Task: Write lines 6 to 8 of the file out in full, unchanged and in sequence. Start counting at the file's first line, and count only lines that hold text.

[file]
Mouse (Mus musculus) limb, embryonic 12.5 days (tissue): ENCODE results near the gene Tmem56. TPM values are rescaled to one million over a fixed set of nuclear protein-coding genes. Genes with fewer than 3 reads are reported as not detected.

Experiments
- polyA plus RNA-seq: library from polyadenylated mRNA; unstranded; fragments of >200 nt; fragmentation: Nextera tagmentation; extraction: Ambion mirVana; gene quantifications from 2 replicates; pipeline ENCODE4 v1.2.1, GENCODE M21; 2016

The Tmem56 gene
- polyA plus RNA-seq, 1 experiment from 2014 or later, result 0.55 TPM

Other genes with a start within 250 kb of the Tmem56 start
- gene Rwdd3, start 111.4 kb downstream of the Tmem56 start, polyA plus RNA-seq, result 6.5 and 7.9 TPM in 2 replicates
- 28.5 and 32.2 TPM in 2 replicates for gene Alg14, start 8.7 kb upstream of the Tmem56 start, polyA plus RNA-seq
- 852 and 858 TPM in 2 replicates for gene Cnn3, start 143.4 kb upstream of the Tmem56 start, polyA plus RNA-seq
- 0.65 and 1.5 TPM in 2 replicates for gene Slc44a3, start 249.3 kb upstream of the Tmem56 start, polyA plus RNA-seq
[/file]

Other genes with a start within 250 kb of the Tmem56 start
- gene Rwdd3, start 111.4 kb downstream of the Tmem56 start, polyA plus RNA-seq, result 6.5 and 7.9 TPM in 2 replicates
- 28.5 and 32.2 TPM in 2 replicates for gene Alg14, start 8.7 kb upstream of the Tmem56 start, polyA plus RNA-seq